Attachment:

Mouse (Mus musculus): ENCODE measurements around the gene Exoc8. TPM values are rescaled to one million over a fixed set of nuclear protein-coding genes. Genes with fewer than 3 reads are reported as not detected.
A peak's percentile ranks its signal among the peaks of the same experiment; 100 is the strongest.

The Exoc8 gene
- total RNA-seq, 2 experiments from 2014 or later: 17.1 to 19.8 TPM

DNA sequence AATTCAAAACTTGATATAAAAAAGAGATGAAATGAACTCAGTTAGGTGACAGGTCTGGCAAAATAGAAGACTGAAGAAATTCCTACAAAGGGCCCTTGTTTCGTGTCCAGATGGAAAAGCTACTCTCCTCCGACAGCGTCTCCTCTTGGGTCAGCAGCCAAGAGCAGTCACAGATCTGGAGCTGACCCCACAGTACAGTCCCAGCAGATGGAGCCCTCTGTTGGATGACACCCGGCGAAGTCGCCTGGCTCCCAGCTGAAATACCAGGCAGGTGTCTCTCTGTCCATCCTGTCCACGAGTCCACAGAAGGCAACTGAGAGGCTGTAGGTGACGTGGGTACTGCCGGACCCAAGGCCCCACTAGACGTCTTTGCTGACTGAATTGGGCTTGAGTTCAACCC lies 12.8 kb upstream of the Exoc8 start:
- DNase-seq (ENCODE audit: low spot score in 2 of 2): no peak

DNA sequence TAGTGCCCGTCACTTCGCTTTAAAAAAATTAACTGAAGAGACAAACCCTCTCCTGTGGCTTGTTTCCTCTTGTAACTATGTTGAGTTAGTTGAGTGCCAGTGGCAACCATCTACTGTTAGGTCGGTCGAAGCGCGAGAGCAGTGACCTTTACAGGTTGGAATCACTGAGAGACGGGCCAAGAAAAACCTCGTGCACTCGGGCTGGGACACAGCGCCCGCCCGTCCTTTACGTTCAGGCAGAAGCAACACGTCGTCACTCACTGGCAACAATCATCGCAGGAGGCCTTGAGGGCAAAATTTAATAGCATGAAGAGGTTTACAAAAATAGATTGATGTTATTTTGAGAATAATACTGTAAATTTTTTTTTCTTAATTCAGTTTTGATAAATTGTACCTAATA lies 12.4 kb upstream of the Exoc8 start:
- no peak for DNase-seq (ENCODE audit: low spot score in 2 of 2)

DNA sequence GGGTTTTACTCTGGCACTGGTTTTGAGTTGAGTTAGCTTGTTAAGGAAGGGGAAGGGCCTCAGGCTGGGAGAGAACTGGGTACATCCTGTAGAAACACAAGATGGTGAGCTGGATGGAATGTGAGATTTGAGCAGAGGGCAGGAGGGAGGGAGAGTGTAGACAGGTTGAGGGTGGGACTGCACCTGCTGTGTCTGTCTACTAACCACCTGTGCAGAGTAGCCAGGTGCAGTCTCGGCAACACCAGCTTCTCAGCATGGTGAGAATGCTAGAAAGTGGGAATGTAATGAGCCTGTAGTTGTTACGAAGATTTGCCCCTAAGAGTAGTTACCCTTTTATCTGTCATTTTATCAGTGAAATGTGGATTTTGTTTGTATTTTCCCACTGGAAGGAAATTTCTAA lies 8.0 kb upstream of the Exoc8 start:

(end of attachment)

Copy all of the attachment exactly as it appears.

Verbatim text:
Mouse (Mus musculus): ENCODE measurements around the gene Exoc8. TPM values are rescaled to one million over a fixed set of nuclear protein-coding genes. Genes with fewer than 3 reads are reported as not detected.
A peak's percentile ranks its signal among the peaks of the same experiment; 100 is the strongest.

The Exoc8 gene
- total RNA-seq, 2 experiments from 2014 or later: 17.1 to 19.8 TPM

DNA sequence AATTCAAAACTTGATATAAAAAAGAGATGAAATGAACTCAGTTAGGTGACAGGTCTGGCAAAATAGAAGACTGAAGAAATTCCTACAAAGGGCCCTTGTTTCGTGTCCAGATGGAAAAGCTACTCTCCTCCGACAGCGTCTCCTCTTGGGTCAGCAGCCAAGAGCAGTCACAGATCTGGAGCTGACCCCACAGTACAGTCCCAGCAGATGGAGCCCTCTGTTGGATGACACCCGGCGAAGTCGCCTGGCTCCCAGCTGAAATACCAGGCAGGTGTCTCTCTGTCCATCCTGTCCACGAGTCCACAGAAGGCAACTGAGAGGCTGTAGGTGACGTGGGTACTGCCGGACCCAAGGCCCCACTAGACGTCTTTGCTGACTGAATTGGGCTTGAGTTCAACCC lies 12.8 kb upstream of the Exoc8 start:
- DNase-seq (ENCODE audit: low spot score in 2 of 2): no peak

DNA sequence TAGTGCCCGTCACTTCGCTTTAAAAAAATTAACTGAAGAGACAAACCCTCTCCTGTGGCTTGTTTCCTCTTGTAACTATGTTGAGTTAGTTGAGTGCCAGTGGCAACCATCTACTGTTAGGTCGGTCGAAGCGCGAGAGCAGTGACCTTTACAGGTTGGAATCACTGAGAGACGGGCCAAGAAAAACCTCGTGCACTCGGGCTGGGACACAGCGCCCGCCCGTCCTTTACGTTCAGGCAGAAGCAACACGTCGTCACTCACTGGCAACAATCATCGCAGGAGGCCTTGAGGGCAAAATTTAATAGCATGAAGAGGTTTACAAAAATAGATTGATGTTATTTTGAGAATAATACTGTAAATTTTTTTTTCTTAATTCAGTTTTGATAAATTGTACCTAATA lies 12.4 kb upstream of the Exoc8 start:
- no peak for DNase-seq (ENCODE audit: low spot score in 2 of 2)

DNA sequence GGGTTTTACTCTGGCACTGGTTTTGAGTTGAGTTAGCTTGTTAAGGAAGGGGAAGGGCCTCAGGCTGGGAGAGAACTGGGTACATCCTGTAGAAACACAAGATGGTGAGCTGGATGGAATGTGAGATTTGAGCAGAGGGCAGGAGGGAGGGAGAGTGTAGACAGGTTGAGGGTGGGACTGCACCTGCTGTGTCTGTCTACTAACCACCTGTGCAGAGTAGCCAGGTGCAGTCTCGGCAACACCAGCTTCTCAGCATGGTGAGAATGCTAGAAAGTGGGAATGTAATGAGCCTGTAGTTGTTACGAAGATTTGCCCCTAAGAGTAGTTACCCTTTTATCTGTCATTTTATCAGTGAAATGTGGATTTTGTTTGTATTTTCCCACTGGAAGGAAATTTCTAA lies 8.0 kb upstream of the Exoc8 start: